Given that I have a blog devoted to films, I suppose it shouldn’t be too surprising that I love popcorn. In particular, I love the kind you get at the movie theatre, even when it’s not coated in a thick, greasy layer of liquid butter. Of course, I would also eat microwave popcorn from time to time, but it always felt a little off to me. Maybe it was my body picking up on the safety concerns involving the carcinogenic perfluorooctanoic acid that might be leeching into the oil from the popcorn bag or the bronchiolitis-obliterans-causing diacetyl frequently used to add butter flavour. Chances are, though, it’s just because I dislike using the microwave when I can use other cooking methods instead.
Despite all this, I hadn’t tried making stove-top popcorn on my own before. Well, I guess I had done Jiffy Pop before, a product I mentally equate with childhood. At any rate, the process seemed so much more involved than sticking a paper bag in the microwave for a few minutes. As sad as it may be, we do live in a time of great convenience and even greater laziness.
Still, after have a brief twitter conversation about stove-top popcorn with Sindri of Sin Fang fame, and then being prompted by Emily to just buy a two pound bag of kernels already, I finally tried my hand at doing it all from scratch. And you know what? It really isn’t that much more involved than the microwave method and the results are so, so much better.
Stove-top popcorn (slightly adapted from Simply Recipes)
3 Tbsp canola oil (or another oil with a high smoke point)
1/3 cup of popcorn kernels
Salt to taste
1. Place a 3-quart (or larger) saucepan over medium high heat. Add the oil and let it warm up a little. Then add 3 or 4 kernels to the pan and cover.
2. After the kernels pop, add the rest and shake a little to ensure a nice, even layer. Replace the cover and remove the pan from the heat for 30 seconds.
3. Return the pan to the heat. Once the popping really starts, move the lid so there is a little crack for steam to escape through and begin gently shaking the pan over the flame.
4. When popping slows to individual pops with several seconds in between, remove the pan from the heat and dump the kernels in a big bowl. You can wait a few seconds before dumping if you want, as there are usually one or two kernels that decide to pop last minute. Salt to taste.
Note: This makes quite a lot of popcorn. If you make it and it seems like a bit too much, try 1/4 cup of kernels and 2 1/3 tbsp oil.
We started our stove-top popcorn escapades with Bucky Badger brand yellow popcorn, and then went on to get some baby rice popcorn and calico popcorn from Krinke’s Market at the local farmer’s market. The baby rice is supposedly “hull-less” or, in other words, has very small and delicate hulls that are much less noticeable. The calico is a mix of different colours and types. Ultimately, though, Emily and I both agree that the big old yellow popcorn from Bucky Badger was the best, and we’ve pretty much been addicted to it ever since.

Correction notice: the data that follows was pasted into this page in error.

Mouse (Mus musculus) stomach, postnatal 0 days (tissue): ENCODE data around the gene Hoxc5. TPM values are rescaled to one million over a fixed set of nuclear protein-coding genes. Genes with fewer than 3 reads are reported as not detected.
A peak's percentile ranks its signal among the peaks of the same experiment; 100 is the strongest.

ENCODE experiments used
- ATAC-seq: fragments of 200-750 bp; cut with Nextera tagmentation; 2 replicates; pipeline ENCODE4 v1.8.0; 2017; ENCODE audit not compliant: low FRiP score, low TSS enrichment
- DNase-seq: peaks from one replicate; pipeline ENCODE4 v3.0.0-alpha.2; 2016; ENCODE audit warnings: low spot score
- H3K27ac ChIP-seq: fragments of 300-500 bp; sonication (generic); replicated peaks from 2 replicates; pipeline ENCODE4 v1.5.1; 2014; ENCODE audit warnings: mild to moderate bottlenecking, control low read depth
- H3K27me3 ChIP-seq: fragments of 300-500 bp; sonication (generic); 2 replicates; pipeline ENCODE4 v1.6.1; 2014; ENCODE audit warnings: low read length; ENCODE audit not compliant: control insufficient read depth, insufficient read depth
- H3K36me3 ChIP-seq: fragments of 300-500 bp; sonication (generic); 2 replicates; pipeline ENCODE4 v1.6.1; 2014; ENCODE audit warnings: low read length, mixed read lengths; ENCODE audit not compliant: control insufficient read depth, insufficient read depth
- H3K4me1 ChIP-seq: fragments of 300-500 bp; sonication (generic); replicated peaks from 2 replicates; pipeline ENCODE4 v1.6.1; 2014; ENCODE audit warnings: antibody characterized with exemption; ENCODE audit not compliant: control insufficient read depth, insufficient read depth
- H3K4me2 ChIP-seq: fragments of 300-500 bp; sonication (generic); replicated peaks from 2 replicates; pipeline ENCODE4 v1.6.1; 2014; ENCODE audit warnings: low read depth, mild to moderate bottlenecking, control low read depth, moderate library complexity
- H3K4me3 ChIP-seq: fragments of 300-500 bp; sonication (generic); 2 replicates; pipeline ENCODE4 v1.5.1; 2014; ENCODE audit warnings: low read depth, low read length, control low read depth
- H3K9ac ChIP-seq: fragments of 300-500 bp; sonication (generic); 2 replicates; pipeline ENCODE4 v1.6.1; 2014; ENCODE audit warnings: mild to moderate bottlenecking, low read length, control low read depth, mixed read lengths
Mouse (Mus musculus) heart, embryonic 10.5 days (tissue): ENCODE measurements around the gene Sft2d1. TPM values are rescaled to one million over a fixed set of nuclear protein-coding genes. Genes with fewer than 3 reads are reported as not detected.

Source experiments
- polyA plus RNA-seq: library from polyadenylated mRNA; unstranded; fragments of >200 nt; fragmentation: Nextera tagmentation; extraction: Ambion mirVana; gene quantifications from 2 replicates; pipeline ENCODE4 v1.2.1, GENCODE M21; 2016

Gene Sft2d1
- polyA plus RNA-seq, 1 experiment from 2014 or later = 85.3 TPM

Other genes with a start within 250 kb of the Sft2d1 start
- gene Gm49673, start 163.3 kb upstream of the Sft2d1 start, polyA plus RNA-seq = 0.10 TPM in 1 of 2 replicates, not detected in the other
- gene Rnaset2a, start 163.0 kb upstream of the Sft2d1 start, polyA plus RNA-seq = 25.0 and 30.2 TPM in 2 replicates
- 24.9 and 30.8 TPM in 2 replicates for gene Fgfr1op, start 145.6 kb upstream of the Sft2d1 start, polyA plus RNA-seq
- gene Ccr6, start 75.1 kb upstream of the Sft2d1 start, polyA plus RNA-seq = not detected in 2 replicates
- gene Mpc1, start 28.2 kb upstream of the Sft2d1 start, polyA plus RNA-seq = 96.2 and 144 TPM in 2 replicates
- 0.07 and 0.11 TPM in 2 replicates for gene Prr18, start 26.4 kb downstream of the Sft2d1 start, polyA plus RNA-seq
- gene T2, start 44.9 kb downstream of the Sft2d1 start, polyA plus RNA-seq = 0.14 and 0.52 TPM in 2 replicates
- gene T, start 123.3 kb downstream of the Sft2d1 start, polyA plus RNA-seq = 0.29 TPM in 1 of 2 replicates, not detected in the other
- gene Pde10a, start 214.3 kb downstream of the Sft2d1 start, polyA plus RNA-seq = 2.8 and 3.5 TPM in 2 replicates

We’ve also been using a little of this Popping Topping Butter Salt stuff to salt it. It’s flavoured with actual butter, too, so none of that diacetyl stuff!
And because I’m me: Curried popcorn
I’m currently developing an idea for a curry-flavoured popcorn topping… Is anyone surprised? Anyone?
Anyway, for my first experiment, I tried popping a 1/4 cup batch of kernels and then immediately tossing them in about 2 teaspoons of garam masala and a hefty pinch of salt until they were evenly coated The resulting kernels were covered in little dark brown spots and had a hot and toasty flavour with a subtly earthiness that actually worked surprisingly well.
Now I wonder what introducing some heat to the spice beforehand might do in further developing the flavours. I have seen recipes online that do this by cooking the spices in hot butter that is then drizzled over the popcorn. However, as melted butter has a tendency to convert popcorn from an arguably health-conscious snack choice to an unhealthy one rather quickly, I’m not sure I want to take the route. Although if I do try it, I may want to go really fancy and use melted Ghee instead of butter to further promote the Indian cuisine flavours.
I’ve also seen one recipe that advocates adding a lot of curry powder to the oil, which would certainly work, but would also require that I use a lot more of the spices than needed for other methods, as much of the spice will end up coating the walls of the pan instead. Otherwise, I’m thinking I may work on my own spice blend that I can grind up fresh and toast in a dry skillet just before use.
Whatever the result, it just goes to show how much fun stove-top popcorn can be. Go and make some, and start experimenting with those toppings! I’d love to hear what people come up with, and I’ll let you know what kind of results I get.